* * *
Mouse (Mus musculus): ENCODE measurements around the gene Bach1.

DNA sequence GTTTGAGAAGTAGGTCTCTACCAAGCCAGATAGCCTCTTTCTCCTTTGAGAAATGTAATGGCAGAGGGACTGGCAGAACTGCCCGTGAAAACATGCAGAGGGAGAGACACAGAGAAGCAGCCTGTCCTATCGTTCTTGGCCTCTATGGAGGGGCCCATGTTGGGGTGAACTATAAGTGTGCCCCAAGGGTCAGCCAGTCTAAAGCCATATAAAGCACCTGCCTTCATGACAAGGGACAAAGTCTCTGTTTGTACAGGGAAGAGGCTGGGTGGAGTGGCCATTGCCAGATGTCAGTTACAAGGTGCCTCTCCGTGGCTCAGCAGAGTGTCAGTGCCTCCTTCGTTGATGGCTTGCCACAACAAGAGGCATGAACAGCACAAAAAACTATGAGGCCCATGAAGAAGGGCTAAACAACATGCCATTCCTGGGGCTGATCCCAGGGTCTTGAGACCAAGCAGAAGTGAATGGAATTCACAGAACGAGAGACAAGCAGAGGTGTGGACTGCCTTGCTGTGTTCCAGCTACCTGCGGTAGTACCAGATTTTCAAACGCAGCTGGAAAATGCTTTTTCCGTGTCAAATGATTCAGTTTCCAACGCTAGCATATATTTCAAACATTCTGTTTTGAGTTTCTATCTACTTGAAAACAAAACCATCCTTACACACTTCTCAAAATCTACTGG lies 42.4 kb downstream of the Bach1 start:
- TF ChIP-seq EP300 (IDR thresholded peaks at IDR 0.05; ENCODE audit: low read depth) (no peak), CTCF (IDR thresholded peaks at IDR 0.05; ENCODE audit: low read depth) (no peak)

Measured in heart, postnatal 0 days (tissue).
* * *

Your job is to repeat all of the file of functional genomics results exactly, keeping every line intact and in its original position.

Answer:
Mouse (Mus musculus): ENCODE measurements around the gene Bach1.

DNA sequence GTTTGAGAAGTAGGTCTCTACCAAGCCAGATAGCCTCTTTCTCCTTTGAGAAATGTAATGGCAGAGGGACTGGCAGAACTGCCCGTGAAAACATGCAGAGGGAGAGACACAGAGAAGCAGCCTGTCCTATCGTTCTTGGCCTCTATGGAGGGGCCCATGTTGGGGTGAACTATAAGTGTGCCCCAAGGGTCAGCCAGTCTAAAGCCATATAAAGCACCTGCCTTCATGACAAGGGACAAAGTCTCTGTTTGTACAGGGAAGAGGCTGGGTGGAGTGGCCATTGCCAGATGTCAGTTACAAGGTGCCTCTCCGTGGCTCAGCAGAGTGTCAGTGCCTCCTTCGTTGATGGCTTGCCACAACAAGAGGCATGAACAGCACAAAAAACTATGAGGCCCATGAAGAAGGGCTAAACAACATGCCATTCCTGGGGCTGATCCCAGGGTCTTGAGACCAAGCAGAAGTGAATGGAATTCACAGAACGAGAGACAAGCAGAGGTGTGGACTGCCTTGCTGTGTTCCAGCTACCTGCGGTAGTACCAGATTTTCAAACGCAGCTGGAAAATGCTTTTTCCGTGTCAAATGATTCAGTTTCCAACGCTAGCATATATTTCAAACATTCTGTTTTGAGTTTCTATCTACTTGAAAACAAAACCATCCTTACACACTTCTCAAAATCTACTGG lies 42.4 kb downstream of the Bach1 start:
- TF ChIP-seq EP300 (IDR thresholded peaks at IDR 0.05; ENCODE audit: low read depth) (no peak), CTCF (IDR thresholded peaks at IDR 0.05; ENCODE audit: low read depth) (no peak)

Measured in heart, postnatal 0 days (tissue).